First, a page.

“Changes to the leadership team is a vital step in the right direction. More such changes should follow. We wish Donna well in her upcoming retirement, and we wish NAR well as it continues its evolution. At the NAR Accountability Project, three of our four demands have been met, but it won’t truly be a new NAR until women are released from their NDAs and allowed to speak their truth.”
NAR declined to comment on the NAR Accountability Project’s demand.
In an email sent to NAR staffers Thursday informing them of Gland’s retirement, Goldberg praised Gland’s work, highlighting her “passion, commitment and kindness” and saying she “has always put the people at NAR first.”
Former Chicago Sun-Times CEO Nykia Wright will replace Goldberg as interim CEO on Nov. 20, following the trade group’s annual conference, NAR NXT.
NAR declined to comment on whether more executive resignations were in the offing before the end of the year.
Property Chomp's Take:
In yet another blow to the National Association of Realtors (NAR), Donna Gland, the organization's head of human resources, has announced her retirement following calls for her removal from some NAR staff and members. Gland, who has been with NAR for nearly four decades, will step down at the end of the year.
The decision to retire comes after several NAR employees demanded Gland's resignation, along with the resignations of NAR CEO Bob Goldberg and NAR Chief Legal Officer Katie Johnson. These employees alleged that the executives protected individuals accused of creating a toxic work environment, including former NAR President Kenny Parcell, who faced allegations of sexual harassment and other misconduct.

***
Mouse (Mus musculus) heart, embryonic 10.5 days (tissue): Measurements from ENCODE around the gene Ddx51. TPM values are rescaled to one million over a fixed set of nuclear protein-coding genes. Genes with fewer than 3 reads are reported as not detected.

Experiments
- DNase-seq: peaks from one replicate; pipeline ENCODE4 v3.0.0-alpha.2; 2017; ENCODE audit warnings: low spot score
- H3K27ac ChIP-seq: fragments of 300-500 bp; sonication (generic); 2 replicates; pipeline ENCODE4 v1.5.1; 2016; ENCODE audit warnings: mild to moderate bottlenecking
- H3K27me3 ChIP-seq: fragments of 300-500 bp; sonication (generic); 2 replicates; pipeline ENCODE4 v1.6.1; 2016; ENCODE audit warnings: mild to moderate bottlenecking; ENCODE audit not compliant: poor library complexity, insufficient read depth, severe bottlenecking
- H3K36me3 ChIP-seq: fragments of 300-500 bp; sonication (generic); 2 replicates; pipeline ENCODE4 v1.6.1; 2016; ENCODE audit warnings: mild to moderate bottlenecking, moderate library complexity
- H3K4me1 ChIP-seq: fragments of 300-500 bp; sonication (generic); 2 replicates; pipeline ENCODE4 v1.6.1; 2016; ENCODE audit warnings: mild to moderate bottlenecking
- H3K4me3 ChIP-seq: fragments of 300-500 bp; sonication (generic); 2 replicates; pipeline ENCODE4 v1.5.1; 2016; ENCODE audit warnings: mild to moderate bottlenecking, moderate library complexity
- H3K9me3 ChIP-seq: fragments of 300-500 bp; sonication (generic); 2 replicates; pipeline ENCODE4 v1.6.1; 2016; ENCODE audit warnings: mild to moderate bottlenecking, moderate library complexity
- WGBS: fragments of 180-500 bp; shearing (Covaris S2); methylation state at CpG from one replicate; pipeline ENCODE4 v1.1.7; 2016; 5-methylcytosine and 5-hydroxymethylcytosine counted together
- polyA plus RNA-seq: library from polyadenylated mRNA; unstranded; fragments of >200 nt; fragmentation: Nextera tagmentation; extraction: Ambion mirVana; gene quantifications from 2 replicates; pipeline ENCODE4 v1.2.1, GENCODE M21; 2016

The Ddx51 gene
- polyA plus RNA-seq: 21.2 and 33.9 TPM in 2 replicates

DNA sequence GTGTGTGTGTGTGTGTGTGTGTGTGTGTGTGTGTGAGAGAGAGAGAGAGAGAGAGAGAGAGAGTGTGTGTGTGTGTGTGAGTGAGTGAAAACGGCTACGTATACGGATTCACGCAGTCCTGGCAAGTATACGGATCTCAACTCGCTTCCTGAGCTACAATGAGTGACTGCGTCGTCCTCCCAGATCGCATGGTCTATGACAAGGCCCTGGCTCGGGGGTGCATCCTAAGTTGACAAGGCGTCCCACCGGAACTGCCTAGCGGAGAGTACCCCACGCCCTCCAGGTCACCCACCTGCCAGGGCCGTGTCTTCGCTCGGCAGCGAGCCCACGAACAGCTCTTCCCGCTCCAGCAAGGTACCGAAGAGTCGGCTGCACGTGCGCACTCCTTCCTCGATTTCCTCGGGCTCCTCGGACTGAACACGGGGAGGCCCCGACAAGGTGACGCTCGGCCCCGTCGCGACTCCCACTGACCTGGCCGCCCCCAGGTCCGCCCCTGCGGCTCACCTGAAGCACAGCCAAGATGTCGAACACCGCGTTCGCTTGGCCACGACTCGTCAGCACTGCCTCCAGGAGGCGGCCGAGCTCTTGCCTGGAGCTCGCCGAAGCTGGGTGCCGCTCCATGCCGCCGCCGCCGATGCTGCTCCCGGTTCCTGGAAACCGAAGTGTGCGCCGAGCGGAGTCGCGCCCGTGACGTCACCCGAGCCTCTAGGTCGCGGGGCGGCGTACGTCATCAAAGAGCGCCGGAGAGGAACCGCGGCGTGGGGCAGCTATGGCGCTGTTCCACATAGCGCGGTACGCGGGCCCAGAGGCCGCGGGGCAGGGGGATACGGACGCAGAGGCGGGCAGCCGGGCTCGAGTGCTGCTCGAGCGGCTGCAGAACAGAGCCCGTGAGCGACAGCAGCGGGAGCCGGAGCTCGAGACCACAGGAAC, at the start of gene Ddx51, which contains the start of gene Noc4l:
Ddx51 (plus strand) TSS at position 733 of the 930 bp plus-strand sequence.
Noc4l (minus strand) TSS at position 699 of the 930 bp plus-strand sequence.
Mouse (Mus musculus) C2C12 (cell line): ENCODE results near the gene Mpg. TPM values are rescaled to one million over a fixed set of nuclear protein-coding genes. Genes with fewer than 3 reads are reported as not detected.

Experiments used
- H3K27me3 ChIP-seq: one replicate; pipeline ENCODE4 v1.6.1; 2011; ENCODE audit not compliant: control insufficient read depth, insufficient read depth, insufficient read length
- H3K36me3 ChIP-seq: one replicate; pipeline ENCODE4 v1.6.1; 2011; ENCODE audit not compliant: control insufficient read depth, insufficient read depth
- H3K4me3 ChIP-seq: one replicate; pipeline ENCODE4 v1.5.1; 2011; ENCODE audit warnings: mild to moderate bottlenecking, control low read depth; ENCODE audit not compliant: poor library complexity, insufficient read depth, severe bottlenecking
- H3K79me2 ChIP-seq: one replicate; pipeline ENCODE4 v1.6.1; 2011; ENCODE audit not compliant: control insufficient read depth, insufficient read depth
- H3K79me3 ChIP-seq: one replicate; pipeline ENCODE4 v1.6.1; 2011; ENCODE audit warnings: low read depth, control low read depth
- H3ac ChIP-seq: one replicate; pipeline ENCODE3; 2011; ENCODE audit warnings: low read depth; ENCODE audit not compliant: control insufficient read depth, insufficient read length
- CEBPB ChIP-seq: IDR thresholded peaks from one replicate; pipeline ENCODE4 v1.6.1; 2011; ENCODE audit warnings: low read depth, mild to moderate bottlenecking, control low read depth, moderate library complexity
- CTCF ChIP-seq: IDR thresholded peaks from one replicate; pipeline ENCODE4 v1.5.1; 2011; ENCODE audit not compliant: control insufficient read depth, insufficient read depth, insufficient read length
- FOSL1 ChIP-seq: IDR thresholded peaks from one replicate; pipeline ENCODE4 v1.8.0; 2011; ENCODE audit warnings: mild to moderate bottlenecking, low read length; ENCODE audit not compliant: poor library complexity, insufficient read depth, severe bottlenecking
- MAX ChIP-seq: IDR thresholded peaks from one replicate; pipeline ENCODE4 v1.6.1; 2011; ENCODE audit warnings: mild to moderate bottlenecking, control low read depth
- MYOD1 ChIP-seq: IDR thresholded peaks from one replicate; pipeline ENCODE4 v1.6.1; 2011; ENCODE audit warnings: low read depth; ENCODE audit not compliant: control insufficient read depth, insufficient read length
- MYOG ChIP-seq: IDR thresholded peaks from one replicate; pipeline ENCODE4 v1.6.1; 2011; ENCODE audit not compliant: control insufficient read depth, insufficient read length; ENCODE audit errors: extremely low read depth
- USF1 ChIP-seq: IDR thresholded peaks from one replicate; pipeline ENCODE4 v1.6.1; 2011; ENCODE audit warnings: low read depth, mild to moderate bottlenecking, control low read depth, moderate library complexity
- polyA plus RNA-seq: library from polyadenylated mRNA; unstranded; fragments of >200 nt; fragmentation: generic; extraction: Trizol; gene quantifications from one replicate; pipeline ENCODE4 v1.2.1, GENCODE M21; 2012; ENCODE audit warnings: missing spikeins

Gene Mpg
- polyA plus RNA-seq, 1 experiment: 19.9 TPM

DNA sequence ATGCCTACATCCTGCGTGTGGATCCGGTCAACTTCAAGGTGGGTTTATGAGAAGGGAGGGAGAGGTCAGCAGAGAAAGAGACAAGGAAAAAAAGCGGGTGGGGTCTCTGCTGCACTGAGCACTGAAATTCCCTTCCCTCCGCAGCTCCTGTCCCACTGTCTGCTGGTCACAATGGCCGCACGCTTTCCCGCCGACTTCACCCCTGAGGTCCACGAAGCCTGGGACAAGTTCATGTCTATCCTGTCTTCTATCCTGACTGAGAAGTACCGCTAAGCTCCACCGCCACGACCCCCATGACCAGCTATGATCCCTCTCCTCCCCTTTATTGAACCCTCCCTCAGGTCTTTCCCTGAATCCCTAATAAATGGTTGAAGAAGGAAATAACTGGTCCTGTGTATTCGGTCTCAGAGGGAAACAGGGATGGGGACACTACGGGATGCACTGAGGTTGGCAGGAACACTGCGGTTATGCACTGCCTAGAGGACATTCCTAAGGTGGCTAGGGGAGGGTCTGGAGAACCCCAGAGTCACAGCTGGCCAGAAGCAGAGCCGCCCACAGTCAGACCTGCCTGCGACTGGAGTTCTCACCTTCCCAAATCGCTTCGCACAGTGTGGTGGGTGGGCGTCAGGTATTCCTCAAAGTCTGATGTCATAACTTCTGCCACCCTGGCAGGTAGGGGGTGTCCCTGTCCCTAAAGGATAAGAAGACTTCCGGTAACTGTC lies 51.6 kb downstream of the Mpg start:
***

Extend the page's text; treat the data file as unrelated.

While NAR declined to comment on the specific allegations against Gland, it is clear that the organization is undergoing significant changes. Goldberg recently announced his early retirement, and NAR lost a class action antitrust case that resulted in nearly $5.4 billion in damages awarded to the plaintiffs. These events, along with the ongoing calls for accountability and transparency, have prompted NAR to take action and make changes to its leadership team.
Jason Haber, founder of the NAR Accountability Project, expressed support for the leadership changes but emphasized the need for further action. Haber called for the release of women who have come forward with sexual harassment allegations from non-disclosure agreements, allowing them to share their experiences openly.
NAR has appointed Nykia Wright, former CEO of the Chicago Sun-Times, as interim CEO following Goldberg's departure. It remains to be seen if more executive resignations will occur before the end of the year.
As the NAR undergoes this period of transition and reevaluation, it is clear that the old way of doing business is no longer acceptable. The organization must address the allegations of a toxic work environment and prioritize the safety and well-being of its staff. Only by embracing change and holding individuals accountable can the NAR truly move forward and rebuild trust among its members and the wider community.
The verdict is in – the real estate industry demands a new NAR that is transparent, inclusive, and committed to fostering a healthy and supportive work environment. The challenges ahead are significant, but with the right leadership and a genuine commitment to change, the NAR can emerge stronger and better equipped to serve its members in the future. The time for transformation is now.